Given a collection of geo-distributed points, we aim to detect statistically significant clusters of varying shapes and densities. Spatial clustering has been widely used many important societal applications, including public health and safety, transportation, environment, etc. The problem is challenging because many application domains have low-tolerance to false positives (e.g., falsely claiming a crime cluster in a community can have serious negative impacts on the residents) and clusters often have irregular shapes. In related work, the spatial scan statistic is a popular technique that can detect significant clusters but it requires clusters to have certain predefined shapes (e.g., circles, rings). In contrast, density-based methods (e.g., DBSCAN) can find clusters of arbitrary shape efficiently but do not consider statistical significance, making them susceptible to spurious patterns. To address these limitations, we first propose a modeling of statistical significance in DBSCAN based clustering. Then, we propose a baseline Monte Carlo method to estimate the significance of clusters and a Dual-Convergence algorithm to accelerate the computation. Experiment results show that significant DBSCAN is very effective in removing chance patterns and the Dual-Convergence algorithm can greatly reduce execution time.
|Original language||English (US)|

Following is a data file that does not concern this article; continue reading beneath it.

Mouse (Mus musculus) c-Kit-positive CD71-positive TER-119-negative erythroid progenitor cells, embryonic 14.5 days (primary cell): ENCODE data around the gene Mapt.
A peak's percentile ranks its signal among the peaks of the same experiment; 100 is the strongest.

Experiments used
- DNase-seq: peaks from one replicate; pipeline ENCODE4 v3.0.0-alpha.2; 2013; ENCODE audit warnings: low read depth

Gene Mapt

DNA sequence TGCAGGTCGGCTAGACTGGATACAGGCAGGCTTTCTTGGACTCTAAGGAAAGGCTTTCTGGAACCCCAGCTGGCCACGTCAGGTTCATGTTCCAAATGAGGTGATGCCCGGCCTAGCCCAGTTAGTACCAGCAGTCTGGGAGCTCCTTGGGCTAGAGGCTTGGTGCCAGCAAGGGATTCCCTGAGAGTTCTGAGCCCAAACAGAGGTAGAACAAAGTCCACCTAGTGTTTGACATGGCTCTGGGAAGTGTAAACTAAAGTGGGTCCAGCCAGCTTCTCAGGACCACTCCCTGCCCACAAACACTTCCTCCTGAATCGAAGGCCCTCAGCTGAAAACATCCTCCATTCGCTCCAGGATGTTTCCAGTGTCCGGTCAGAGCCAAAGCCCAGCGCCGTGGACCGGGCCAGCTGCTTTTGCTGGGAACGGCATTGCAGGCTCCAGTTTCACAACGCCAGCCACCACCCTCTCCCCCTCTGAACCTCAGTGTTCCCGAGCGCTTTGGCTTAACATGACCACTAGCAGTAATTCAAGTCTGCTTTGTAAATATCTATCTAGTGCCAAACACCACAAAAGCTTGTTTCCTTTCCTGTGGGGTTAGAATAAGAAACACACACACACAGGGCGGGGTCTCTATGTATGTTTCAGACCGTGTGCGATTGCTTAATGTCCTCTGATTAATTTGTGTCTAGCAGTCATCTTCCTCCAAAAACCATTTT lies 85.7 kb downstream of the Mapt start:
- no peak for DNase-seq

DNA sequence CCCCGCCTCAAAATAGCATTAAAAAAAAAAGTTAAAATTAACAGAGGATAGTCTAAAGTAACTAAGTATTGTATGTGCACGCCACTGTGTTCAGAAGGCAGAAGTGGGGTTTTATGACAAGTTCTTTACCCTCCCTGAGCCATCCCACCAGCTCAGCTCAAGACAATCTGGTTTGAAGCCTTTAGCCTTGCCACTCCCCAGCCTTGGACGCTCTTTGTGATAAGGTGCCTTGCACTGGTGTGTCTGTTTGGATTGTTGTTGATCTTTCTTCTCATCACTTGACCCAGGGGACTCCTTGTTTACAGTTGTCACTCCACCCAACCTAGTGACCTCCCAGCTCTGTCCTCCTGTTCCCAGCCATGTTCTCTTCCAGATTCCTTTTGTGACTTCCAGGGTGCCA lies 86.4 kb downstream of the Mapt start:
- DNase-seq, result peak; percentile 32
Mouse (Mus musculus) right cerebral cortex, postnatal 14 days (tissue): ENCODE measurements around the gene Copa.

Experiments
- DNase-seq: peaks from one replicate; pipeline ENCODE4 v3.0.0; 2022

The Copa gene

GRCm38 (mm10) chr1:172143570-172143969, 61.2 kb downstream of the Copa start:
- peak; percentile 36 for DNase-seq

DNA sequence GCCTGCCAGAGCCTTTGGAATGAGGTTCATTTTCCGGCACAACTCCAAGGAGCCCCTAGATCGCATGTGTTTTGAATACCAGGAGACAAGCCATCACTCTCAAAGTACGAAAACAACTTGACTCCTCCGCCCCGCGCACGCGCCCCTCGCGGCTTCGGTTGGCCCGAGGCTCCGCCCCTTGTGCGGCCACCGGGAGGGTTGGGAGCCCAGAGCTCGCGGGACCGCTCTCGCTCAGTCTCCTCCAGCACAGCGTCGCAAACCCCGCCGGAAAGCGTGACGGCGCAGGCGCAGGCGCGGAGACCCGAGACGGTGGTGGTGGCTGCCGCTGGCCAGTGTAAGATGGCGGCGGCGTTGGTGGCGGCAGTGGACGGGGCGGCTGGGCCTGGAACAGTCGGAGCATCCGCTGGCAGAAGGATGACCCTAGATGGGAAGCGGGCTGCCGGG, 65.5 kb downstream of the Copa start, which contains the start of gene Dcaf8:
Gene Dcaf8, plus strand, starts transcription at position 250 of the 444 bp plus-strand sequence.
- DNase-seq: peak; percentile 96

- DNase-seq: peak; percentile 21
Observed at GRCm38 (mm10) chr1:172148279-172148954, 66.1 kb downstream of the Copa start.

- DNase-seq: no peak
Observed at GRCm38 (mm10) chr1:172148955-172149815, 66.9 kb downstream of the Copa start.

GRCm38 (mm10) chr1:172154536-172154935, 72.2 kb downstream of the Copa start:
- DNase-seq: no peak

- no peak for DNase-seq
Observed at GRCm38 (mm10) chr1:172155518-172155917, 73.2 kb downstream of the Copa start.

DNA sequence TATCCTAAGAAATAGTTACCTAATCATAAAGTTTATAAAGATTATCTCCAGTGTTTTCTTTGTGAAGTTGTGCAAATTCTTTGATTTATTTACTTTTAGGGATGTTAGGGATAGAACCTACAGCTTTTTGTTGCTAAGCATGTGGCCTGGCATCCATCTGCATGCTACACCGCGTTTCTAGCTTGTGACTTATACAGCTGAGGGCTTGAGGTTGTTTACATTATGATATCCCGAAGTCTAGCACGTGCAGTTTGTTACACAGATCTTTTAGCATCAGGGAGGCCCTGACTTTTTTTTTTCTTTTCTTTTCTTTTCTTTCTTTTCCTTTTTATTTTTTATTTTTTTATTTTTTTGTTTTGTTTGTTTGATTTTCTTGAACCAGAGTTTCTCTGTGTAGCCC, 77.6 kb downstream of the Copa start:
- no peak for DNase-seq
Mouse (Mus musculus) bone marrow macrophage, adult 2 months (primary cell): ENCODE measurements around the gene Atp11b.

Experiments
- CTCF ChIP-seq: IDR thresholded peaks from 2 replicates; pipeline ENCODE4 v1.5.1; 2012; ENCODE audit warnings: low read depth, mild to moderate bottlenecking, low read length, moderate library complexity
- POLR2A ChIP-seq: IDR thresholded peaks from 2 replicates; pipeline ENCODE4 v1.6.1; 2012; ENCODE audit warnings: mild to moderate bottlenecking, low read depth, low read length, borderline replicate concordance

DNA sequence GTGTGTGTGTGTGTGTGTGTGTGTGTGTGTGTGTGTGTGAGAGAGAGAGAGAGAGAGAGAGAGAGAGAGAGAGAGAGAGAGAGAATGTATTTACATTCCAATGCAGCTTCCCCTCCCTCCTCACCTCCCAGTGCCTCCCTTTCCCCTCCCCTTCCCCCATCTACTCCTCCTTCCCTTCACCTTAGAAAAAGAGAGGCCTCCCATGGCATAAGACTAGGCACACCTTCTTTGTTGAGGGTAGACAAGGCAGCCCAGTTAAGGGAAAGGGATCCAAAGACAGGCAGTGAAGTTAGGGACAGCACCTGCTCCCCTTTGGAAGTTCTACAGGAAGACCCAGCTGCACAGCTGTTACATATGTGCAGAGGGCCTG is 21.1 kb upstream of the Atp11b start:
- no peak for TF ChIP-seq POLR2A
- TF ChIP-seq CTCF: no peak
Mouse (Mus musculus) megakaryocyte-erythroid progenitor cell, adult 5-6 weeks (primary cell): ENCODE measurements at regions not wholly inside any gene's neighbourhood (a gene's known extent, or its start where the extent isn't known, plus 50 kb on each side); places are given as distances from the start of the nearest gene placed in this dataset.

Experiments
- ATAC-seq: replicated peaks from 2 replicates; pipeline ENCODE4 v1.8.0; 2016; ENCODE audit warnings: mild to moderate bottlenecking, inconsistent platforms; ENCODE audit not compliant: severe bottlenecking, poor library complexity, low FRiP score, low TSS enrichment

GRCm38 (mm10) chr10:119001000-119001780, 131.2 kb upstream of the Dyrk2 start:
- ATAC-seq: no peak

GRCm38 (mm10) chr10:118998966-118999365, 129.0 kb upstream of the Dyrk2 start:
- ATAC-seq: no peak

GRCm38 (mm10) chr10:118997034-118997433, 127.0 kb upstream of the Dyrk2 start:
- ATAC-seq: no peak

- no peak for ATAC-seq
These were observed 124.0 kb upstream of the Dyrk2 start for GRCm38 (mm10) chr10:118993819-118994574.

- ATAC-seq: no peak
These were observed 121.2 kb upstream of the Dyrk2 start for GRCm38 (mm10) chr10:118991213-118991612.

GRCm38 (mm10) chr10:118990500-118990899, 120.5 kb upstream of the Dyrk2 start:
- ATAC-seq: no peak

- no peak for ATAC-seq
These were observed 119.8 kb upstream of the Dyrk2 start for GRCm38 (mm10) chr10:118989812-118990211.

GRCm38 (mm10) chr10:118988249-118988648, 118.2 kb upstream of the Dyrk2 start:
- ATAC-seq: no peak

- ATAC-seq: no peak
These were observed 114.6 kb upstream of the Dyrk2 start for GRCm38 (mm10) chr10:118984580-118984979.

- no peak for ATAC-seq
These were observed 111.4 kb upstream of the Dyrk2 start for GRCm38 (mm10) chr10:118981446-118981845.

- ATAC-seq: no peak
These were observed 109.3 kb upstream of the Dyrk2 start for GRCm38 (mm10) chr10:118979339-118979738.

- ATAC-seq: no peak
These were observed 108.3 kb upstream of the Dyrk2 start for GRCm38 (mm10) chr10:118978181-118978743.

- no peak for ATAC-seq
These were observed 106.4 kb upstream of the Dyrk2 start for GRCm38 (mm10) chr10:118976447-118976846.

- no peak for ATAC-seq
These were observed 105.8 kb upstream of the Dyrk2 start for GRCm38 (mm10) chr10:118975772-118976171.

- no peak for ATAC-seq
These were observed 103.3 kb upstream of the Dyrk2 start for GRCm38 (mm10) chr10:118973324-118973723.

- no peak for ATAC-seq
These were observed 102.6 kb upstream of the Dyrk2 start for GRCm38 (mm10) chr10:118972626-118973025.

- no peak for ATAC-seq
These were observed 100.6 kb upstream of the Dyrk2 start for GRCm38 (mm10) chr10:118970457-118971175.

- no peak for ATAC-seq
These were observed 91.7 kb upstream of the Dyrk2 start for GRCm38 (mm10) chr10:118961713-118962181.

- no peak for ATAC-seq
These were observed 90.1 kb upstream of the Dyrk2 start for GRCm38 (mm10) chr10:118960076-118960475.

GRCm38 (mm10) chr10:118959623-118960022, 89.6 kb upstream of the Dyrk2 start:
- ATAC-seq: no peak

|Title of host publication||Proceedings of the 16th International Symposium on Spatial and Temporal Databases, SSTD 2019|
|Publisher||Association for Computing Machinery|
|Number of pages||10|
|State||Published - Aug 19 2019|
|Event||16th International Symposium on Spatial and Temporal Databases, SSTD 2019 - Vienna, Austria|
Duration: Aug 19 2019 → Aug 21 2019
|Name||ACM International Conference Proceeding Series|
|Conference||16th International Symposium on Spatial and Temporal Databases, SSTD 2019|
|Period||8/19/19 → 8/21/19|
Bibliographical noteFunding Information:
This work is supported by the US NSF under Grants No. 1737633, 1029711, IIS-1320580, 0940818 and IIS-1218168, the USDOD under Grants HM0210-13-1-0005, ARPA-E under Grant No. DE-AR0000795, USDA under Grant No. 2017-51181-27222, NIH under Grant No. UL1 TR002494, KL2 TR002492 and TL1 TR002493 and the OVPR U-Spatial and MSI at the U. of Minnesota. We also thank Dr. Hans-Peter Kriegel for his encouragement on carrying out this research.
- Statistical significance